IRS Form 1099-S Proceeds From Real Estate Transactions is used to report proceeds from real estate transactions. Where this information is reported depends on the use of the property (personal use, investment use, or business or rental use).
If the 1099-S was for the sale of a personal home, enter the transaction on Form 1099-B in TaxAct. For additional information see the IRS Instructions for Form 1099-S.
If you incurred a loss on the sale of the home, you are not allowed to deduct this loss since it is personal use property. You will need to select Adjustment Code L when entering this transaction on Form 1099-B. The program will then offset the calculating loss through an adjustment amount. This will net the loss to zero on Form 8949.
If the home was your main home and the ownership and use tests are met, you may qualify to exclude all or a portion of the gain on the sale. The maximum exclusion amount is $250,000. If the gain can be excluded, select Adjustment Code H when entering the transaction on Form 1099-B. Then enter the exclusion amount as the adjustment amount. TaxAct will then determine the net taxable gain and report this on Form 8949. Refer to IRS Publication 523 Selling Your Home for information on the sale of your home, the ownership and use tests, and the exclusion amount.
If the 1099-S was for a timeshare or vacation home, then it would be considered a personal capital asset to you and the sale would be reportable on Federal Form 8949 and Schedule D. A gain on this sale is reportable income. If you incurred a loss on the sale you are not allowed to deduct this loss since it is personal use property. The same would be true for inherited property if it is a personal capital asset. You would need to select Adjustment Code L so the loss is disallowed on the return.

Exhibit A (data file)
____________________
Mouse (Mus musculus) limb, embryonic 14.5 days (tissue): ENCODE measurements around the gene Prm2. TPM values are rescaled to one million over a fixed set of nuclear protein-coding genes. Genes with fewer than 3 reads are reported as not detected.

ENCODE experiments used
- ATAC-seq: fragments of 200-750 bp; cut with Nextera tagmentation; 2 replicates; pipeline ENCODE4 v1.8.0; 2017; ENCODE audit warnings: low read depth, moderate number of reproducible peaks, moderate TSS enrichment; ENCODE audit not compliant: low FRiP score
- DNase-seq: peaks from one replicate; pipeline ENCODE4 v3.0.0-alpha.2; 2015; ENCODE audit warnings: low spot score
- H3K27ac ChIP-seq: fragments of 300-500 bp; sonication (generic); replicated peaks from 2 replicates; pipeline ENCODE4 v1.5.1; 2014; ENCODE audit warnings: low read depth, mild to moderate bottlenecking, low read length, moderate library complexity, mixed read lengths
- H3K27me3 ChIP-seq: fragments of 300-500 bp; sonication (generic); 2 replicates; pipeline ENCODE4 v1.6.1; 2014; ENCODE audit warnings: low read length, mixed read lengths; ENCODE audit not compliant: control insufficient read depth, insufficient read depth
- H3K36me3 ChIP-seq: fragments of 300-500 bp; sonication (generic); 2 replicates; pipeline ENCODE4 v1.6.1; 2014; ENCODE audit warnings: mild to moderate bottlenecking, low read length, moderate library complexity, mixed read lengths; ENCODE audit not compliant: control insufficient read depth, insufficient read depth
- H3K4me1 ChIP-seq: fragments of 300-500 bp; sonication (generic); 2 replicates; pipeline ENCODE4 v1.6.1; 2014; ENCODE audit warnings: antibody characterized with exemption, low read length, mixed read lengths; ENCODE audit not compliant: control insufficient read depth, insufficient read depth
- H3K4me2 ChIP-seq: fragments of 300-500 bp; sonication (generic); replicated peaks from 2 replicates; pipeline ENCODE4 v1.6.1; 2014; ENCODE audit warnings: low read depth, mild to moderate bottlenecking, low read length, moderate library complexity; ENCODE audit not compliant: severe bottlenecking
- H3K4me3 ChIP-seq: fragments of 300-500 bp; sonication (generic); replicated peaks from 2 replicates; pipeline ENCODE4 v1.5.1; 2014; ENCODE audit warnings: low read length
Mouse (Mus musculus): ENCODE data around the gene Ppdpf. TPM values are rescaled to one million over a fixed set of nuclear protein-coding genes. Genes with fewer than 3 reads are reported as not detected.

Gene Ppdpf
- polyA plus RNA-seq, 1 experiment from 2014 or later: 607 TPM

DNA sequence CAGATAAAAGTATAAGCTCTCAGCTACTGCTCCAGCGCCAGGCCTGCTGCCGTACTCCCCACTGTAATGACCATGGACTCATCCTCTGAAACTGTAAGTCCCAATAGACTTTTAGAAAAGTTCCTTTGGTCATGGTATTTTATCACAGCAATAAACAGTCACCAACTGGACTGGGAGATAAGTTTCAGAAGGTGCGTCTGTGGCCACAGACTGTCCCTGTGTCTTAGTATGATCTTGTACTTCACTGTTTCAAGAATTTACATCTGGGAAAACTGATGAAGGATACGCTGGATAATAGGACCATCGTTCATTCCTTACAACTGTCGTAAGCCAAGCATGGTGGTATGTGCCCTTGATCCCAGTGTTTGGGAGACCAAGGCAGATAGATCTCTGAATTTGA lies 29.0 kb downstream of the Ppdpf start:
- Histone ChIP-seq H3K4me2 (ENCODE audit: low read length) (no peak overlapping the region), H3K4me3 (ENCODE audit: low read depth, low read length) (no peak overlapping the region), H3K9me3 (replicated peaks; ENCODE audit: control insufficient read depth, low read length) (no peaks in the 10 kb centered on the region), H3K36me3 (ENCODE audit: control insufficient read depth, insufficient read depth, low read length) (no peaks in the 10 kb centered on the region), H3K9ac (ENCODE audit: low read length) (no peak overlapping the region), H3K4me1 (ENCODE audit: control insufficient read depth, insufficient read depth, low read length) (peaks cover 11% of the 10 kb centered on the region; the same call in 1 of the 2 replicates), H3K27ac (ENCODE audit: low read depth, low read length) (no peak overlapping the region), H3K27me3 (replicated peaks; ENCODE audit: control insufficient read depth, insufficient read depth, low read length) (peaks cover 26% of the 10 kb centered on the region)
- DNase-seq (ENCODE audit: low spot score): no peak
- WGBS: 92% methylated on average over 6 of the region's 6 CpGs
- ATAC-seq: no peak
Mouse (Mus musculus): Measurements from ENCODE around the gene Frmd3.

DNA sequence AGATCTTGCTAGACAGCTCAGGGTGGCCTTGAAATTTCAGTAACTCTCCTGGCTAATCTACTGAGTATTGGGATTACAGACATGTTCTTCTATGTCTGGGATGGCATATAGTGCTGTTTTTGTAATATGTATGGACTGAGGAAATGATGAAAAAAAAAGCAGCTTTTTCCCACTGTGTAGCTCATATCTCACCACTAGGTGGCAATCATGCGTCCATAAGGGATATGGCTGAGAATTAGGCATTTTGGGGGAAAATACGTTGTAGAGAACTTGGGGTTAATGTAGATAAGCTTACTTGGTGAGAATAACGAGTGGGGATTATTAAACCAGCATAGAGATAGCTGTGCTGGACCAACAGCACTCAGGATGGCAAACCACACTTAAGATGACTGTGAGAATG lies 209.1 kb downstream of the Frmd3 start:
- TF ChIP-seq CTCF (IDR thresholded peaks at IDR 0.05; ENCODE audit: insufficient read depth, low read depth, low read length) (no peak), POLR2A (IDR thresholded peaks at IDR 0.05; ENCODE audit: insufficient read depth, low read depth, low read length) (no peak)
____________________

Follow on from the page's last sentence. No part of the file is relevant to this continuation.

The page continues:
Note: If the inherited property would be considered investment property, then the capital gain or loss would be reported on Form 8949 and Schedule D and the loss would be allowed. For those instructions, see Investment Use below.
Generally, your basis in property you inherited from a decedent is the fair market value at the date of the individual's death. However, you should refer to IRS Publication 551 Basis of Assets for further information.
If the 1099-S was for investment property (or, as mentioned above, inherited property that is considered investment property), the sale would be reportable on federal Schedule D:
If the 1099-S was for the sale of business or rental property, then this is reportable on IRS Form 4797 and Schedule D: